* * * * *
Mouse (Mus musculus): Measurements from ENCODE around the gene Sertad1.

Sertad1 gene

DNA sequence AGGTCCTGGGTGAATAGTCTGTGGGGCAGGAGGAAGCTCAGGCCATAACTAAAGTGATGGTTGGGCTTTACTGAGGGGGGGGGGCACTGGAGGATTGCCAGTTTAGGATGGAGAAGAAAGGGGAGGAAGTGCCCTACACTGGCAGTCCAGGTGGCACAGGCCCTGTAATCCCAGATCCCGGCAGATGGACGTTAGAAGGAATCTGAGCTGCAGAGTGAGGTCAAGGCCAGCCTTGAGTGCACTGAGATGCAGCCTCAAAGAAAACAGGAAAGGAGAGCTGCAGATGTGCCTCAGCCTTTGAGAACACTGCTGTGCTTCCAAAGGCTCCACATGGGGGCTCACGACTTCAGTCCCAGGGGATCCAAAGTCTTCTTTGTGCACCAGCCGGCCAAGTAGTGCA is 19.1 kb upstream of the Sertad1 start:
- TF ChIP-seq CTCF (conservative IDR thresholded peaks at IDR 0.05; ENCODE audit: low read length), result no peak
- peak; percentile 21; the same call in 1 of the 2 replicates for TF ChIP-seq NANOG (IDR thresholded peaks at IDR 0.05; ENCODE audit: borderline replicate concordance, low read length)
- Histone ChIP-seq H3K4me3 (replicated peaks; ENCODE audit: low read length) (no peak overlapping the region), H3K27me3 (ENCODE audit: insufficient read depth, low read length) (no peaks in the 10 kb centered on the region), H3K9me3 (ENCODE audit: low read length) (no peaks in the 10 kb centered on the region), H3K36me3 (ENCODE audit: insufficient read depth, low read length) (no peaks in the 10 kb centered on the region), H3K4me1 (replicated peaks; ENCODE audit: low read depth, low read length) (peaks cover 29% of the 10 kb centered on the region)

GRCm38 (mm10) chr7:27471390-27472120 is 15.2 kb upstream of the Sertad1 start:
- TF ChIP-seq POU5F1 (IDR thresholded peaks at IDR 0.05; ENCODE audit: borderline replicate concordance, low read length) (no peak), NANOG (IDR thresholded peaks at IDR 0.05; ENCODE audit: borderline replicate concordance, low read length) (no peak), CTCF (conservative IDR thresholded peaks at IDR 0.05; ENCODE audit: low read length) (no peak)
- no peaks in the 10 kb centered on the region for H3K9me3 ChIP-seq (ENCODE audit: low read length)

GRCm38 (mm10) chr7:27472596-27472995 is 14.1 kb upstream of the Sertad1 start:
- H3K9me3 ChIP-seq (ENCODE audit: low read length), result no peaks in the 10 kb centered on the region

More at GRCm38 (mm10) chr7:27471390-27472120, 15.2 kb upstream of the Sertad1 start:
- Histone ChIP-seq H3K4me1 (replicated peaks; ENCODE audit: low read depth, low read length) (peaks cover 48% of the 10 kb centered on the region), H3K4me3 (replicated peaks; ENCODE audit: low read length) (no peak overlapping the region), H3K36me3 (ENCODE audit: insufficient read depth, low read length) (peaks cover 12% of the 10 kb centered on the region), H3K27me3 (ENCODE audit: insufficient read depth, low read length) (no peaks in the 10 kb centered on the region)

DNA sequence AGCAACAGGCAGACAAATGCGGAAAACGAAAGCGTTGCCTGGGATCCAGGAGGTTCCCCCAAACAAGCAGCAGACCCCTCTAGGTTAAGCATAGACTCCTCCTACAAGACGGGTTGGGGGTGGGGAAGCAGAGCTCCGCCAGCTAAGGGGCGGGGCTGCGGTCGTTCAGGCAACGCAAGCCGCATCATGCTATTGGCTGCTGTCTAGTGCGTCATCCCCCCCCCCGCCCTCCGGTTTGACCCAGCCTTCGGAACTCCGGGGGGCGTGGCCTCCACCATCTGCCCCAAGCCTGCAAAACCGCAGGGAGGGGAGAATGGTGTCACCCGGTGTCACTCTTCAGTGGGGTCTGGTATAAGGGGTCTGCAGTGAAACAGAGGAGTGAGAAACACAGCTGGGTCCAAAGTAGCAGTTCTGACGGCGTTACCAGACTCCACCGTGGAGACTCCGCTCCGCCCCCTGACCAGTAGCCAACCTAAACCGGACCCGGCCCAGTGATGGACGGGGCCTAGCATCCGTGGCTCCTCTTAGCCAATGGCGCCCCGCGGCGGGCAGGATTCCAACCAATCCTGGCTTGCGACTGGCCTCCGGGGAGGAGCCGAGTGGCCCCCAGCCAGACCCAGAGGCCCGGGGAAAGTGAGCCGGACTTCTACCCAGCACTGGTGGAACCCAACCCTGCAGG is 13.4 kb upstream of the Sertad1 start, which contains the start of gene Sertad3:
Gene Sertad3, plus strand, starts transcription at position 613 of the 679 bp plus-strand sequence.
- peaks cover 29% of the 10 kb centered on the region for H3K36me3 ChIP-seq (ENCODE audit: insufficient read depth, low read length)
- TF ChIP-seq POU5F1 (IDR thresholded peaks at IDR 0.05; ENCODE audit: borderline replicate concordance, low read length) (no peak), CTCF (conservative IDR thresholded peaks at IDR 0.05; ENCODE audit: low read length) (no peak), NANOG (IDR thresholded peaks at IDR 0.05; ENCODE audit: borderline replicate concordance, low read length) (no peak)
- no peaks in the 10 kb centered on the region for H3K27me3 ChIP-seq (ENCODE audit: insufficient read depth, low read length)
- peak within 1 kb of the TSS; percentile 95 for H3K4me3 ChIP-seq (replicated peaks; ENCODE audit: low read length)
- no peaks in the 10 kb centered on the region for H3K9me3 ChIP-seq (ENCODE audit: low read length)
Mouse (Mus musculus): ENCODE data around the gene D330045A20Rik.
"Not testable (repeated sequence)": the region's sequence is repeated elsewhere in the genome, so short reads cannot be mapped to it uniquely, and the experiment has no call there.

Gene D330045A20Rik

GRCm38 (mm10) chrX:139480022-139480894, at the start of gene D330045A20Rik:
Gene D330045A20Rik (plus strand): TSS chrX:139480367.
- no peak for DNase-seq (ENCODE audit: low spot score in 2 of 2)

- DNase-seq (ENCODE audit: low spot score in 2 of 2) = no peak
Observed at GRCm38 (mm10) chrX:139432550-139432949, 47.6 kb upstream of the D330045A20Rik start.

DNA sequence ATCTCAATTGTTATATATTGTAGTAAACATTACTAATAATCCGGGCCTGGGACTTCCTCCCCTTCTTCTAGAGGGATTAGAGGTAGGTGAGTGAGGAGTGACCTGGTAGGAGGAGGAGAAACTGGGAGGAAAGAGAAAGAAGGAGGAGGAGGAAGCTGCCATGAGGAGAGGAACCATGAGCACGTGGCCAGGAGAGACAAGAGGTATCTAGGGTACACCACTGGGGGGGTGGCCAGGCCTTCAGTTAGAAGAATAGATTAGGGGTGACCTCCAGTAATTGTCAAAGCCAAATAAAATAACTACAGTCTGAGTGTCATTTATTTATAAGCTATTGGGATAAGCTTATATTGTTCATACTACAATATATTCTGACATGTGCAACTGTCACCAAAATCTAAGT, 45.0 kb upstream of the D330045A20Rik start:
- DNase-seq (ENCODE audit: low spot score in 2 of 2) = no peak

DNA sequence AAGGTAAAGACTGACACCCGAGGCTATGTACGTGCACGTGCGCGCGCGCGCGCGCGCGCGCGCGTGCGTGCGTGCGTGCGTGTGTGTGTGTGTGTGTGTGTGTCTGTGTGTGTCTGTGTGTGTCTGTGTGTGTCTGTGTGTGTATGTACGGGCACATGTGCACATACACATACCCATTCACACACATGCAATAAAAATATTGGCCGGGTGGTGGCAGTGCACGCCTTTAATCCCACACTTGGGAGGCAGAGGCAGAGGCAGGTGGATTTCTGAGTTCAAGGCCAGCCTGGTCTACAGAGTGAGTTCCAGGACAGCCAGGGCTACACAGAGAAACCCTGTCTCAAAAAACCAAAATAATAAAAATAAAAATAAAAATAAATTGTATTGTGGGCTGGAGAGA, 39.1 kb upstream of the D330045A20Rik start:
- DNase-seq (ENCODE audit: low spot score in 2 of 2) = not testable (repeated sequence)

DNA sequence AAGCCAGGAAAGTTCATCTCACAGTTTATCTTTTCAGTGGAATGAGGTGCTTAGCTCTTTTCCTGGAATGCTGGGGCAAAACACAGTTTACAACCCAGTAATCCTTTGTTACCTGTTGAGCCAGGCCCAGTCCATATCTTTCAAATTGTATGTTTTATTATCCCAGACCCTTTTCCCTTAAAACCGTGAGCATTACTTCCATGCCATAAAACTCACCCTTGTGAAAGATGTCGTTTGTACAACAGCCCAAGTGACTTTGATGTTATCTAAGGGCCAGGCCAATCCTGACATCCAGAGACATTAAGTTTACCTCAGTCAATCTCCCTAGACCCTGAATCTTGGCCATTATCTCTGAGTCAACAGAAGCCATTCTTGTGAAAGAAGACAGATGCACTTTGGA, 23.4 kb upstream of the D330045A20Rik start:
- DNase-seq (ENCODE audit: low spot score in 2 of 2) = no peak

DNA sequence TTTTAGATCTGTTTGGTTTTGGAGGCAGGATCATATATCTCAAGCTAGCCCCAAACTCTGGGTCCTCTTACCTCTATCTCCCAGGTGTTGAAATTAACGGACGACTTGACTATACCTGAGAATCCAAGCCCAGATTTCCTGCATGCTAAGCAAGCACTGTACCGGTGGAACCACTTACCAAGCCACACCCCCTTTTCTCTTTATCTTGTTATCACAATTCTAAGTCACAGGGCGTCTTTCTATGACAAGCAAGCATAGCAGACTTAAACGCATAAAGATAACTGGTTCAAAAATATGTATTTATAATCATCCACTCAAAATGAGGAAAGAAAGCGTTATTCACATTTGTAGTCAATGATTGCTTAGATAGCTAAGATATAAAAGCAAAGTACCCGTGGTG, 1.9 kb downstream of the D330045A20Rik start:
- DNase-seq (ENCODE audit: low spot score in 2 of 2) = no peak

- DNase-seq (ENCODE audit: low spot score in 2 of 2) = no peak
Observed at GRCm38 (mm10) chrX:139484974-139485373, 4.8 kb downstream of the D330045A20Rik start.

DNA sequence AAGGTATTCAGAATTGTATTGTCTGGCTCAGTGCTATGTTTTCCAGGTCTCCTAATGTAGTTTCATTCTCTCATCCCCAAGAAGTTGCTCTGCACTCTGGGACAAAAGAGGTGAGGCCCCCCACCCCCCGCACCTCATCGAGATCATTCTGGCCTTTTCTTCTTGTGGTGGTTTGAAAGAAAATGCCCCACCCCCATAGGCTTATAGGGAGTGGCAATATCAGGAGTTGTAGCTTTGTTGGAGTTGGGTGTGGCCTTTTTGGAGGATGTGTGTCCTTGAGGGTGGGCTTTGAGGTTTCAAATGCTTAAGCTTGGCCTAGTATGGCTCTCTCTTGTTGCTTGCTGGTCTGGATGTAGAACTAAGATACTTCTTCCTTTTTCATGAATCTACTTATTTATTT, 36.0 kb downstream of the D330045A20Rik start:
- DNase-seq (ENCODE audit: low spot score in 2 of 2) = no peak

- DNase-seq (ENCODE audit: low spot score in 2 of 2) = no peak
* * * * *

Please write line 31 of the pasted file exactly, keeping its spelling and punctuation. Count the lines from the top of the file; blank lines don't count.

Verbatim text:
DNA sequence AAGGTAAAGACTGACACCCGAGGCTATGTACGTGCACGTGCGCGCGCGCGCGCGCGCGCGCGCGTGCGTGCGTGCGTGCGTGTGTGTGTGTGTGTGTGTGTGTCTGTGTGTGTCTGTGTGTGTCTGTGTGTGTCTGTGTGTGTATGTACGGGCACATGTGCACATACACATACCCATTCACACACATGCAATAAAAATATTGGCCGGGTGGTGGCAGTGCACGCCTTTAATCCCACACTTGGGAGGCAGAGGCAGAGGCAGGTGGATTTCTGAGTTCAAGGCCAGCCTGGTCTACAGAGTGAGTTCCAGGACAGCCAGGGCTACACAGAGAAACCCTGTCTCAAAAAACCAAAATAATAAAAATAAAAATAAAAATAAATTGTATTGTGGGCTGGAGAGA, 39.1 kb upstream of the D330045A20Rik start: